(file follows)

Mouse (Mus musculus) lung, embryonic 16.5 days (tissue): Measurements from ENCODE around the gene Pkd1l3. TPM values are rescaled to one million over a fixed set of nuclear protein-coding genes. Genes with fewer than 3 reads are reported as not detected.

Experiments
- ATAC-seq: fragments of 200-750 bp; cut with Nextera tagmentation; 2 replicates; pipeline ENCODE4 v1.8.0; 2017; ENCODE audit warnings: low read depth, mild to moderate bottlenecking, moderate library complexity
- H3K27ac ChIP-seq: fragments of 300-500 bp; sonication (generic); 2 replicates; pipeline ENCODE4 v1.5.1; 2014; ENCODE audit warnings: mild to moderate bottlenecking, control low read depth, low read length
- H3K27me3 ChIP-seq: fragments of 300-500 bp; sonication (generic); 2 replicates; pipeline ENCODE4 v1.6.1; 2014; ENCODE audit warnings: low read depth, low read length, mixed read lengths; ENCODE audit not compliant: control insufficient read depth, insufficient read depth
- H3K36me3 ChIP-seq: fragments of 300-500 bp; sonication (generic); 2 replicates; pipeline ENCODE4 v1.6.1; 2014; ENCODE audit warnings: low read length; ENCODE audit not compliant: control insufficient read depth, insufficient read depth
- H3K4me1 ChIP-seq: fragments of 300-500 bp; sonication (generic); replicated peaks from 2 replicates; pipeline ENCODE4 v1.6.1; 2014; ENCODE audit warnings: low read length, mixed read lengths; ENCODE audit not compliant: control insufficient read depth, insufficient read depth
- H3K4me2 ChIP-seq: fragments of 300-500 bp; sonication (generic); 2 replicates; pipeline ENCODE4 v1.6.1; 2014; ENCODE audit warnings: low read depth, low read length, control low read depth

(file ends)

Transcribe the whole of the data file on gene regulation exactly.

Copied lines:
Mouse (Mus musculus) lung, embryonic 16.5 days (tissue): Measurements from ENCODE around the gene Pkd1l3. TPM values are rescaled to one million over a fixed set of nuclear protein-coding genes. Genes with fewer than 3 reads are reported as not detected.

Experiments
- ATAC-seq: fragments of 200-750 bp; cut with Nextera tagmentation; 2 replicates; pipeline ENCODE4 v1.8.0; 2017; ENCODE audit warnings: low read depth, mild to moderate bottlenecking, moderate library complexity
- H3K27ac ChIP-seq: fragments of 300-500 bp; sonication (generic); 2 replicates; pipeline ENCODE4 v1.5.1; 2014; ENCODE audit warnings: mild to moderate bottlenecking, control low read depth, low read length
- H3K27me3 ChIP-seq: fragments of 300-500 bp; sonication (generic); 2 replicates; pipeline ENCODE4 v1.6.1; 2014; ENCODE audit warnings: low read depth, low read length, mixed read lengths; ENCODE audit not compliant: control insufficient read depth, insufficient read depth
- H3K36me3 ChIP-seq: fragments of 300-500 bp; sonication (generic); 2 replicates; pipeline ENCODE4 v1.6.1; 2014; ENCODE audit warnings: low read length; ENCODE audit not compliant: control insufficient read depth, insufficient read depth
- H3K4me1 ChIP-seq: fragments of 300-500 bp; sonication (generic); replicated peaks from 2 replicates; pipeline ENCODE4 v1.6.1; 2014; ENCODE audit warnings: low read length, mixed read lengths; ENCODE audit not compliant: control insufficient read depth, insufficient read depth
- H3K4me2 ChIP-seq: fragments of 300-500 bp; sonication (generic); 2 replicates; pipeline ENCODE4 v1.6.1; 2014; ENCODE audit warnings: low read depth, low read length, control low read depth